How does the recently discovered OddJob Trojan differ from previous banking Trojans, such as Zeus? Are there particular technological protections we can put in place to prevent infection?
The most nefarious new feature the OddJob Trojan brings onto the malware landscape is that it keeps Web browser sessions open after users think they have logged out of targeted websites. There are few technical details, but Symantec Corp. does have a write-up in which it outlines the technical details and also specifies best practices users should follow to protect themselves.
When it comes to online security, banking Trojan OddJob differs from the Zeus banking Trojan minimally in its end goal of stealing money from victims, but some of the technical details do differ. The two greatest differences between OddJob and Zeus are the maturity of Zeus and the real-time nature of OddJob. Zeus has been around for a long time compared to the average lifespan of a malware family, and OddJob has just emerged in the last few months. Zeus also has mature functionality for building and managing the malware that is extended as new attacks are developed. OddJob differs from Zeus by operating in real-time, allowing the attacker to continue to use a Web browser session from an infected client to steal money, rather than stealing credentials for later use, as Zeus does. The protections in both cases are the same basic best practices since the most important step is to prevent OddJob (or Zeus) from first getting installed on a system in the first place.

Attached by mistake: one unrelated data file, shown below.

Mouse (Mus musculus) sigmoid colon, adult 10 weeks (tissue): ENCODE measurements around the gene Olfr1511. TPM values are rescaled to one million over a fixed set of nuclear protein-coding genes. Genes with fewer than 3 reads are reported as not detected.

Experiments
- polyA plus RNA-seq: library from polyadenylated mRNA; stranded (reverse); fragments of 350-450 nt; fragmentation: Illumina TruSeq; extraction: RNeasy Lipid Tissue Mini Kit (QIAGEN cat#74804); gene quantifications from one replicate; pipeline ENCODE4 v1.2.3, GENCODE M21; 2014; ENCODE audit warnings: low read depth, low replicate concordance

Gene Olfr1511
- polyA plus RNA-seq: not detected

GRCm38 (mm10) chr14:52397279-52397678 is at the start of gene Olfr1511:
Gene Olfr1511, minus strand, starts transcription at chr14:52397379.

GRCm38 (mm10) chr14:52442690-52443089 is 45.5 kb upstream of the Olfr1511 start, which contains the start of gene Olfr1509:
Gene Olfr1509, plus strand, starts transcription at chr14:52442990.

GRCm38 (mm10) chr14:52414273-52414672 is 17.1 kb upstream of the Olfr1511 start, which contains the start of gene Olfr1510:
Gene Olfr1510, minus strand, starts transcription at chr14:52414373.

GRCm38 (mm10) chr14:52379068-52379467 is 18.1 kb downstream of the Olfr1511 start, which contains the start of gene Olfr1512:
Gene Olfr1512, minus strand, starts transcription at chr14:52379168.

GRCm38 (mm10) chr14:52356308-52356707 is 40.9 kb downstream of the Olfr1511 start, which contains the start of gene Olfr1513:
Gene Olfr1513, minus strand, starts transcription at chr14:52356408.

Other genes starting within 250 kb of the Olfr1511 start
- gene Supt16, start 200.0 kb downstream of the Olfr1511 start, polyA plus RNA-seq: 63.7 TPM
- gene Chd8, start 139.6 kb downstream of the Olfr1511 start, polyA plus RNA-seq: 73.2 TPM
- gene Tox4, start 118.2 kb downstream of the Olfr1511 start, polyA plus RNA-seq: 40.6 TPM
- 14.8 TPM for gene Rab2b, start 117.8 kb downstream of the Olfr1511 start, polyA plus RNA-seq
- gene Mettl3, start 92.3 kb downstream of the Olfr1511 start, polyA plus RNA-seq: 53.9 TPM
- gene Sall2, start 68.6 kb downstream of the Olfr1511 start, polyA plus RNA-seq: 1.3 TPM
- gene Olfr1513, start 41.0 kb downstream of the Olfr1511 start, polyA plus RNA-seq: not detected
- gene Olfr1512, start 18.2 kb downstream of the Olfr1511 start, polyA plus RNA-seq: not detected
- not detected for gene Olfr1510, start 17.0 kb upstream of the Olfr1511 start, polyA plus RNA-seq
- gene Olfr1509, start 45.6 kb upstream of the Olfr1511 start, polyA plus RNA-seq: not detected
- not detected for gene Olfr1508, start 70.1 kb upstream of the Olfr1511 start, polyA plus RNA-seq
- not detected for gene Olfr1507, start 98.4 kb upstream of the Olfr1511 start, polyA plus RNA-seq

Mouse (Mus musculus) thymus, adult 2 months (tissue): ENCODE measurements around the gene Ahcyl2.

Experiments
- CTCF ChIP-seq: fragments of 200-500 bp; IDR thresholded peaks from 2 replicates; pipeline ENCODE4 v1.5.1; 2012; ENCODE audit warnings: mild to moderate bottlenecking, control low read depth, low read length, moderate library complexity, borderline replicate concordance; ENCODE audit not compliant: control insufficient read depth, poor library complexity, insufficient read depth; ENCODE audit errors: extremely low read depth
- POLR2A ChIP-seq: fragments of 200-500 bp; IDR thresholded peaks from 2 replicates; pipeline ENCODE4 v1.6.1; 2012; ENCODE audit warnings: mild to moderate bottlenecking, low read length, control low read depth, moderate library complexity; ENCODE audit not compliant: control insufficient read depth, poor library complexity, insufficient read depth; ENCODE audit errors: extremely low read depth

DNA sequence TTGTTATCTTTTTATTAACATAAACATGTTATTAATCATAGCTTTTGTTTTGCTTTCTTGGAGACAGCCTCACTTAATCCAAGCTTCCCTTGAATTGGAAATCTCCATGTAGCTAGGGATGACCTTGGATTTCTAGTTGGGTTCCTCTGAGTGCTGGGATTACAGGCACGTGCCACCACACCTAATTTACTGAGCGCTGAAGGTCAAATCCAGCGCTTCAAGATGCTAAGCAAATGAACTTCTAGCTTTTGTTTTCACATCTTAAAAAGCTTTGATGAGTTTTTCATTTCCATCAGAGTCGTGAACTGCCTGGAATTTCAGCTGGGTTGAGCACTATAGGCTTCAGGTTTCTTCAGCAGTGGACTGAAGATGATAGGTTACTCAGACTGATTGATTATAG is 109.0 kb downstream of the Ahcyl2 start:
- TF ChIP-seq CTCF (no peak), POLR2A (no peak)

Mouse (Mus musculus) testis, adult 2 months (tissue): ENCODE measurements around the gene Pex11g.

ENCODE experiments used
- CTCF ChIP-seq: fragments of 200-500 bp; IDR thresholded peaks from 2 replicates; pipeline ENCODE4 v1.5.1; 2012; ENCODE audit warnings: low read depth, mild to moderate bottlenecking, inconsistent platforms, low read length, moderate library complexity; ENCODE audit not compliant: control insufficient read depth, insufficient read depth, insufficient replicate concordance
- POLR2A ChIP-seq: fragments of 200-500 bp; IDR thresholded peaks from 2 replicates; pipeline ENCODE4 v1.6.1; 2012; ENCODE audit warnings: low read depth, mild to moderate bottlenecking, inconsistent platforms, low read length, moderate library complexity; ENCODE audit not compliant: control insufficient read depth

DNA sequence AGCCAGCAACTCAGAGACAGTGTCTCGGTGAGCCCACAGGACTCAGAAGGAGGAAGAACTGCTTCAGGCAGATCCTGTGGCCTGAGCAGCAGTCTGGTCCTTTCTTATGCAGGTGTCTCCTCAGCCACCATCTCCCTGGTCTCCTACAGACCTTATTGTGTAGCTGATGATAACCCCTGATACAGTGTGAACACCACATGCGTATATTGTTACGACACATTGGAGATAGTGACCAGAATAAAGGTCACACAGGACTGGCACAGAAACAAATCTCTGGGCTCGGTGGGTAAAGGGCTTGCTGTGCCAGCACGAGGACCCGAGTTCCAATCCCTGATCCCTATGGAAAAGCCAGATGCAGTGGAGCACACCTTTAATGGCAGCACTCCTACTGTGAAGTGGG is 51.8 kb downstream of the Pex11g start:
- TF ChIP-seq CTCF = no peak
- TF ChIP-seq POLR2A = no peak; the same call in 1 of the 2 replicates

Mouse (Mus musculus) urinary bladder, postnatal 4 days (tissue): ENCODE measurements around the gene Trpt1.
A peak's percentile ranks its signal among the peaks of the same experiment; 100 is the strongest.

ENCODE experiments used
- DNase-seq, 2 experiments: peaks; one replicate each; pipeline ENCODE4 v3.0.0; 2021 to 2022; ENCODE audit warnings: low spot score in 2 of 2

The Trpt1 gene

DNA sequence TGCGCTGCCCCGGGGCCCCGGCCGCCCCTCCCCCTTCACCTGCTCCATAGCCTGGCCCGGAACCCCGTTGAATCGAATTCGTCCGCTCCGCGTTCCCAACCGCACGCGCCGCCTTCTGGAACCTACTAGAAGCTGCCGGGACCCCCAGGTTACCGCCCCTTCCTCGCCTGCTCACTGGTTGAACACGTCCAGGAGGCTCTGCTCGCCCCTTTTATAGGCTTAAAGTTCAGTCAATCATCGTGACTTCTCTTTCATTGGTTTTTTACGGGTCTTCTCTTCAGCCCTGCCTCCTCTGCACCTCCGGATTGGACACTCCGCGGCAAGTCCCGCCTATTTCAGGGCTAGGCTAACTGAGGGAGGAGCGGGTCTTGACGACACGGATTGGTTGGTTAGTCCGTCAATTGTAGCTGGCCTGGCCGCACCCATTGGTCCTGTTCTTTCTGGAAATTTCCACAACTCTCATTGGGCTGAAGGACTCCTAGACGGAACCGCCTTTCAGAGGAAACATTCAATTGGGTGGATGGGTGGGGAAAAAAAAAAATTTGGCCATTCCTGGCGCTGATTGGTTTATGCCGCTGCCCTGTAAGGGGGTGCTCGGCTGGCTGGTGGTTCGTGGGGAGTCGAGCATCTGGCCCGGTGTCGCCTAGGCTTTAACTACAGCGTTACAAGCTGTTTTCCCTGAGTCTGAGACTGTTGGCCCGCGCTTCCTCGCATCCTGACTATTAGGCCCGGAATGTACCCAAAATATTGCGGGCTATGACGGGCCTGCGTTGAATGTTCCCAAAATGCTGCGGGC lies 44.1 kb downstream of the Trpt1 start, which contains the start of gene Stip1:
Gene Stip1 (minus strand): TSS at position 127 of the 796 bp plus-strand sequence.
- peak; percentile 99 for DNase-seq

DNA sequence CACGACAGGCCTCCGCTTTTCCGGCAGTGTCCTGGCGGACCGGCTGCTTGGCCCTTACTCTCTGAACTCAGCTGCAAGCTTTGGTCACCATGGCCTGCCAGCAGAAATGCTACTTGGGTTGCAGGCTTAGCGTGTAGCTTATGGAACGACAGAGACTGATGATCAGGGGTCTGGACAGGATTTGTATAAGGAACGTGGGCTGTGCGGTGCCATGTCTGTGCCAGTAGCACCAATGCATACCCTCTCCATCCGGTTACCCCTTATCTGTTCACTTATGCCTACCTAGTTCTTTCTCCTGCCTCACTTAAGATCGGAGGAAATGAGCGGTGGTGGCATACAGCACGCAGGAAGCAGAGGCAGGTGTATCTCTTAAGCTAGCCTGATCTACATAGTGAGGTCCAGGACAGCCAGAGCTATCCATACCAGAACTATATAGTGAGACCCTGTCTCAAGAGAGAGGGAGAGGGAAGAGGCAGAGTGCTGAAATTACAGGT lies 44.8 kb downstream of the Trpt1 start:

Dig Deeper on Malware, Viruses, Trojans and Spyware
Related Q&A from Nick Lewis, Enterprise Threats
Chameleon malware targets insecure wireless access points. Enterprise threats expert Nick Lewis explains how to defend against the malware.continue reading
The Zeus malware is threatening RTF security by embedding itself in the file, which is commonly seen as safer than other file formats such as PDFs. ...continue reading
Enterprise threats expert Nick Lewis explains how to detect and avoid one of the most advanced malware threats: The Mask.continue reading
Have a question for an expert?
Please add a title for your question
Get answers from a TechTarget expert on whatever's puzzling you.